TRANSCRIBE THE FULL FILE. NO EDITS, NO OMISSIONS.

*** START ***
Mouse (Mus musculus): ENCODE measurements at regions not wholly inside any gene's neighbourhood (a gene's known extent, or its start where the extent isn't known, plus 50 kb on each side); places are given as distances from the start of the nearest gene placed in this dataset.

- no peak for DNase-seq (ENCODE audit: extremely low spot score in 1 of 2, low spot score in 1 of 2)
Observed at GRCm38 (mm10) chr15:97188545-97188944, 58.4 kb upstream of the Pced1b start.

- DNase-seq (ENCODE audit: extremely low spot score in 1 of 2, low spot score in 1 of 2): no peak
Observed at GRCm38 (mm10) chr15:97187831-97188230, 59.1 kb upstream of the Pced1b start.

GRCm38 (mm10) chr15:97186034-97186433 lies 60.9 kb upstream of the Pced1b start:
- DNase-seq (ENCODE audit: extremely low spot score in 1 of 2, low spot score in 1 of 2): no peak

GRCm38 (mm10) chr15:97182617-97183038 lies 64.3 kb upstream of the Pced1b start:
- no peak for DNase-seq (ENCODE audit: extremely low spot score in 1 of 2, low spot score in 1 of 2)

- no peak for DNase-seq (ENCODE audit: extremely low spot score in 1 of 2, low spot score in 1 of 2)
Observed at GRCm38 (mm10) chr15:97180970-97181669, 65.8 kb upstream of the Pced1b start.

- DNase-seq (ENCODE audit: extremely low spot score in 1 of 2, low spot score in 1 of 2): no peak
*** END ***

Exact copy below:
Mouse (Mus musculus): ENCODE measurements at regions not wholly inside any gene's neighbourhood (a gene's known extent, or its start where the extent isn't known, plus 50 kb on each side); places are given as distances from the start of the nearest gene placed in this dataset.

- no peak for DNase-seq (ENCODE audit: extremely low spot score in 1 of 2, low spot score in 1 of 2)
Observed at GRCm38 (mm10) chr15:97188545-97188944, 58.4 kb upstream of the Pced1b start.

- DNase-seq (ENCODE audit: extremely low spot score in 1 of 2, low spot score in 1 of 2): no peak
Observed at GRCm38 (mm10) chr15:97187831-97188230, 59.1 kb upstream of the Pced1b start.

GRCm38 (mm10) chr15:97186034-97186433 lies 60.9 kb upstream of the Pced1b start:
- DNase-seq (ENCODE audit: extremely low spot score in 1 of 2, low spot score in 1 of 2): no peak

GRCm38 (mm10) chr15:97182617-97183038 lies 64.3 kb upstream of the Pced1b start:
- no peak for DNase-seq (ENCODE audit: extremely low spot score in 1 of 2, low spot score in 1 of 2)

- no peak for DNase-seq (ENCODE audit: extremely low spot score in 1 of 2, low spot score in 1 of 2)
Observed at GRCm38 (mm10) chr15:97180970-97181669, 65.8 kb upstream of the Pced1b start.

- DNase-seq (ENCODE audit: extremely low spot score in 1 of 2, low spot score in 1 of 2): no peak